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Reading Room: The attendance debate reaches Kansas City

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Plus: Kenny Williams speaks up at Jackie Robinson West rally, Paul Konerko winds it down, and Joe McEwing could be on the move

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The Kansas City Royals pulled off one of their most thrilling victories in years, as Alex Gordon delivered a two-run walk-off homer against Minnesota closer Glen Perkins.

Yet after the game, the attendance number dominated the discussion.

Sure, you'd think a team would draw more than 13,847 fans in the middle of a pennant race, even if it was a Tuesday night. But then again, you'd think a team would make the playoffs at some point during a 29-year stretch. Neither happened, but the latter is less defensible.

Nevertheless, manager Ned Yost addressed the former, and earned a scathing rebuke from Kansas City Star columnist Sam Mellinger.

If a big-league manager is going to insult the fans who’ve supported his team long before he showed up he might want to get his facts right. Or even close.

Second, he must not understand how silly and out of touch he sounds when he talks about "trying to build this team for the last three or four years."

Three or four years?

Many of the people who spent their money and time to watch Yost’s team on Tuesday night have been around for 10 years. Twenty. Twenty-five. And only the ones old enough (and young enough, come to think of it) to remember 29 years ago have had their loyalty and passion repaid with even a sniff of a playoff appearance.

The Royals aren't alone, as the first-place Orioles drew fewer than 17,000 fans in each of their first two games against the Rays. And we're more than familiar with the White Sox's own attendance issues.

Habits and tastes evolve, sometimes faster or slower than one would like. Whether Yost learned something or he's simply putting out fires, he tried to clarify and change the tenor of his original comments on Wednesday.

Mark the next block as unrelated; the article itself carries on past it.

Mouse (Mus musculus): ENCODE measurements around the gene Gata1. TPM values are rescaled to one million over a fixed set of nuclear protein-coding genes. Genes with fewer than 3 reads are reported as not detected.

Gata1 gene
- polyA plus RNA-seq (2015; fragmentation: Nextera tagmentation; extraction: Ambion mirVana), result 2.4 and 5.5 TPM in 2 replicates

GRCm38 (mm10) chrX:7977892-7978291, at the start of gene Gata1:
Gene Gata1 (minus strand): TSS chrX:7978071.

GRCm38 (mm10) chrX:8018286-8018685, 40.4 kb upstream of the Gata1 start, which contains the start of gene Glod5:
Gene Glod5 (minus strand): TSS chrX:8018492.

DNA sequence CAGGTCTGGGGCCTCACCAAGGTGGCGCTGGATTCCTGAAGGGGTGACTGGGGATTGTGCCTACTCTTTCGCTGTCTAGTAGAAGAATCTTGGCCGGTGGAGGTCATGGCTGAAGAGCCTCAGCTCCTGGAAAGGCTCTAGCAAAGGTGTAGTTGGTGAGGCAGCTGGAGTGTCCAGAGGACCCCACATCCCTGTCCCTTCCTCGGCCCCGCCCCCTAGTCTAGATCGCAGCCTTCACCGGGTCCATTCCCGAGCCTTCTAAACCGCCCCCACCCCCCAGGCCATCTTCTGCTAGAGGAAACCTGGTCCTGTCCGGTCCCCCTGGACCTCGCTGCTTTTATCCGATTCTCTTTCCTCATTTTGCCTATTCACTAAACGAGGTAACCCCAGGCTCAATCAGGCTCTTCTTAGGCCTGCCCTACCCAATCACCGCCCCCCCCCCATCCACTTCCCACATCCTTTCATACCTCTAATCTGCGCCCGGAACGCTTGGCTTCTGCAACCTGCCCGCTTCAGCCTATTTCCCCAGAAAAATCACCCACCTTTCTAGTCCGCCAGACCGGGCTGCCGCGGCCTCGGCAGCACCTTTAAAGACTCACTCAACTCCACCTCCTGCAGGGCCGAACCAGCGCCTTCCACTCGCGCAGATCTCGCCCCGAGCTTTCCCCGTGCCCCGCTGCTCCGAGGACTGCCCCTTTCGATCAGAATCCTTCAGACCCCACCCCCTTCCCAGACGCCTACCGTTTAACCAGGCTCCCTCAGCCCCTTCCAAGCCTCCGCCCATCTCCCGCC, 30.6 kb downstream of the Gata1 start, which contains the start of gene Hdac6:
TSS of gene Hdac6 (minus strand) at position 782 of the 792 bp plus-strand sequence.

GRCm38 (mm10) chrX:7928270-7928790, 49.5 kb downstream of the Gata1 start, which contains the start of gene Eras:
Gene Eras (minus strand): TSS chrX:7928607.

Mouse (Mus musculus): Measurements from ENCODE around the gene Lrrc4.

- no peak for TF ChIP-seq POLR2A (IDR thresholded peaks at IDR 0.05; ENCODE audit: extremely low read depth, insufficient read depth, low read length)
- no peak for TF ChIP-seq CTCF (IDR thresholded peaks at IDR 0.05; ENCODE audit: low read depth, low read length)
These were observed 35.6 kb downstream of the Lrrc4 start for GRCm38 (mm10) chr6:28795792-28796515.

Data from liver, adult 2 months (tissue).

For what it's worth, the Royals drew 17,668 for their victory over the Twins on Wednesday, while 40,876 Tigers fans saw David Price give up nine straight hits in the second inning of Detroit's 8-4 loss to the Yankees. Kansas City now leads the AL Central by 2½ games.

Christian Marrero Reading Room

The city of Chicago celebrated the Jackie Robinson West Little League team's United States championship, but Kenny Williams stole some of their thunder with a speech that registered with a lot of people, not so much for the novelty of the message ("put down the guns"), but for the delivery, and the emphasis on community.

I don't necessarily need to hear about how comfortable Paul Konerko is in his final days, but I thought this quote was more notable:

Konerko said veterans have no right to protest losing playing time to rookies. Some players who could be promoted include: Josh Phegley, Marcus Semien, Carlos Rodon and Jared Mitchell.

"If we didn’t want it to get to a situation in September where they were going to be calling up young guys, putting guys in, sitting down older guys, then we should be better in the standings," Konerko said.

The rumors suggesting Joe McEwing could replace Kirk Gibson in Arizona make sense, considering Tony La Russa runs the Diamonbacks, and La Russa regarded McEwing so highly as a player that he requested a pair of autographed spikes from McEwing when the Cardinals traded him to the Mets.

David Laurila is great at interviewing players about advanced concepts and adjusting his vernacular to speak on the same level as his subject. In this case, C.J. Wilson runs with the physics talk and addresses some high-level stuff.

Speaking of great baseball writers, we won't be able to enjoy Jason Parks' colorful, sensual descriptors for prospects anymore. The Cubs hired him away from Baseball Prospectus to be a scout, which is good for him and bad for us, as it's been fun to read his appreciation for the White Sox's recent drafts (Tim Anderson and Tyler Danish in particular).